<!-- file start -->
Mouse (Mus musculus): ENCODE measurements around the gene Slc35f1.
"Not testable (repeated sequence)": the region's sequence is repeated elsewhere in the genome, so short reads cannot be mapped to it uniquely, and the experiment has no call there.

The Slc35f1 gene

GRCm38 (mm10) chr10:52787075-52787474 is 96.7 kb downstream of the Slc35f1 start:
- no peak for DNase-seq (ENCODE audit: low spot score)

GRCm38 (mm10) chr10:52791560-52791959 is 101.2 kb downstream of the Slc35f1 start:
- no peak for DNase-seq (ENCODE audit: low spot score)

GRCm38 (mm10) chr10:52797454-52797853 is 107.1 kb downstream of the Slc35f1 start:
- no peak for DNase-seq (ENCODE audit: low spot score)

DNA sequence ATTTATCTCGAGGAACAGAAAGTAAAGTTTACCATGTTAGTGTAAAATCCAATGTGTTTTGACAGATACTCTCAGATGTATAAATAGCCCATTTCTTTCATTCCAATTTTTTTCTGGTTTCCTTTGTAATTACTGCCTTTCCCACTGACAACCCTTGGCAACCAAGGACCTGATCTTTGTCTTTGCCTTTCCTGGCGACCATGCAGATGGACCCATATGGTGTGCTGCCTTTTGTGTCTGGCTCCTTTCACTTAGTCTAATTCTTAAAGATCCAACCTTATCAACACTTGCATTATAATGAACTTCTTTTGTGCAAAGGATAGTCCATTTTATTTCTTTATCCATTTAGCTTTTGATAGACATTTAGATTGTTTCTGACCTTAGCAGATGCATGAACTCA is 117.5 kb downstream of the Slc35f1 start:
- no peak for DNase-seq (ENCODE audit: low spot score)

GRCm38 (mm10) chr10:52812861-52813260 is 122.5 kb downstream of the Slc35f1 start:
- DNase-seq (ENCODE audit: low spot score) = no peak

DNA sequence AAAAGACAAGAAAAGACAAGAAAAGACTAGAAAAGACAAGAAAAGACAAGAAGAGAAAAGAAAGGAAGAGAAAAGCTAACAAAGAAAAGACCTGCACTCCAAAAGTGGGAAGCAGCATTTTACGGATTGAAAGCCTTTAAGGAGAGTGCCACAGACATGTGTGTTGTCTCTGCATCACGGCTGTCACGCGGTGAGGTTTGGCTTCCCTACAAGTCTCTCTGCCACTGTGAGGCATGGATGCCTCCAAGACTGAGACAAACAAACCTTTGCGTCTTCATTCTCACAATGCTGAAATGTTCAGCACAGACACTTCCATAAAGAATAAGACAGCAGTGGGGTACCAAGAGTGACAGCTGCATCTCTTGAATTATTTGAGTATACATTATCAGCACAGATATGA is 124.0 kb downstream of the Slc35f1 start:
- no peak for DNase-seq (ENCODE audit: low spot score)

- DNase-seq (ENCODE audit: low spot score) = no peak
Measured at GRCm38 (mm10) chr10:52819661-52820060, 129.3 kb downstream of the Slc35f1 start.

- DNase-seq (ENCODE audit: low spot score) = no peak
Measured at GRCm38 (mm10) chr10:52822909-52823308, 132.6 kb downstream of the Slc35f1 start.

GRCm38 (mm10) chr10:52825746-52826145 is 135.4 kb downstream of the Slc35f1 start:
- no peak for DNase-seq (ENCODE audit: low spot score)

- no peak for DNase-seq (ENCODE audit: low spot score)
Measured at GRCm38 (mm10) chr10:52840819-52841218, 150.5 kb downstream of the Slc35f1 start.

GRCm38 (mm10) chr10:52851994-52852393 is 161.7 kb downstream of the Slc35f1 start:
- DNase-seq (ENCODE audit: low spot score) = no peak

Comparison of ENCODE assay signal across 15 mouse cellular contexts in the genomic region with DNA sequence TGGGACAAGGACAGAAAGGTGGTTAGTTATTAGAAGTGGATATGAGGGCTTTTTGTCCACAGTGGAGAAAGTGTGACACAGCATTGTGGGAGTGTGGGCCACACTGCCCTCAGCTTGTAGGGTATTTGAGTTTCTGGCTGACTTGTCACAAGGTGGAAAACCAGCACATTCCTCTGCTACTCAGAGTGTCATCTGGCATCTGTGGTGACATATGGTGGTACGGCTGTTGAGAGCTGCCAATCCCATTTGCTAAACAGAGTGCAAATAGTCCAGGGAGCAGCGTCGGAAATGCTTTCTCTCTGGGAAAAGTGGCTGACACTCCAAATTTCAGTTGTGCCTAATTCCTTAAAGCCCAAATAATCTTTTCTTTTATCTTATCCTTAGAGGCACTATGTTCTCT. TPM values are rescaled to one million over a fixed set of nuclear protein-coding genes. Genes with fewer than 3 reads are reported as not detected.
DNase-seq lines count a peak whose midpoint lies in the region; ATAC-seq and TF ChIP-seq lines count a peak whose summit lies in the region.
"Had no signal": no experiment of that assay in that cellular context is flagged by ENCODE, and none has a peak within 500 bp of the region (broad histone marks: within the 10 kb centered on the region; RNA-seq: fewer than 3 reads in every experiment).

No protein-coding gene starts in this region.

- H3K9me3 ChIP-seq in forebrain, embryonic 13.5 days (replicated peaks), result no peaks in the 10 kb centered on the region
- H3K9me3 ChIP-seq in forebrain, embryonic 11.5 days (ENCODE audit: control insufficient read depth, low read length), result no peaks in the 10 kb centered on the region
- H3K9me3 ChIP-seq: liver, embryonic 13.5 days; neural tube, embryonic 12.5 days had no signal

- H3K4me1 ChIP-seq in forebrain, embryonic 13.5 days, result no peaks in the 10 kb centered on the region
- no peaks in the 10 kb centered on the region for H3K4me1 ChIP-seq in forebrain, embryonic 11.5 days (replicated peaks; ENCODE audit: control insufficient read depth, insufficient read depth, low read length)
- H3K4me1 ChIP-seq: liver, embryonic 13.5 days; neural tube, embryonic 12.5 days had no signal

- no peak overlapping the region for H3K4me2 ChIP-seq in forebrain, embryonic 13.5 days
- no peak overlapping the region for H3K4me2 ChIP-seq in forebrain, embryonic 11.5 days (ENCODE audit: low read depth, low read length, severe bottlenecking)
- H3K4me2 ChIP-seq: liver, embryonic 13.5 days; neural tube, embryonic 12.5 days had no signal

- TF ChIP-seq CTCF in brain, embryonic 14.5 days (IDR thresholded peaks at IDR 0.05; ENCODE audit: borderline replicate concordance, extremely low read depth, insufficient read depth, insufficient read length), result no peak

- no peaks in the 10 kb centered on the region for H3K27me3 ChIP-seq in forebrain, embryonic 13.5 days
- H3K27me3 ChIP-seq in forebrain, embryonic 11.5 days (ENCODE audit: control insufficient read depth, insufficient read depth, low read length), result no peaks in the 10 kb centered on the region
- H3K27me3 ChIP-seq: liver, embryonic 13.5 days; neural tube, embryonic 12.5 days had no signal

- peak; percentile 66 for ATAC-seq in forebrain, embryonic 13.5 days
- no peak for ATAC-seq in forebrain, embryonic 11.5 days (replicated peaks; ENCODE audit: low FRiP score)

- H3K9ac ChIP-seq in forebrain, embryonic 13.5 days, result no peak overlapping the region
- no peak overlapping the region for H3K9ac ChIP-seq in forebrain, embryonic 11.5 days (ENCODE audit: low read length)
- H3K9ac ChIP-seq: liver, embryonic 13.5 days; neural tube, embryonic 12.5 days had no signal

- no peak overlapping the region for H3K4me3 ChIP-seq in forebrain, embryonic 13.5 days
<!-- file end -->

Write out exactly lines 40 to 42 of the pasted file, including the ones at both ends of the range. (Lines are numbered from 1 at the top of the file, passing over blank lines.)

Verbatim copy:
- no peaks in the 10 kb centered on the region for H3K27me3 ChIP-seq in forebrain, embryonic 13.5 days
- H3K27me3 ChIP-seq in forebrain, embryonic 11.5 days (ENCODE audit: control insufficient read depth, insufficient read depth, low read length), result no peaks in the 10 kb centered on the region
- H3K27me3 ChIP-seq: liver, embryonic 13.5 days; neural tube, embryonic 12.5 days had no signal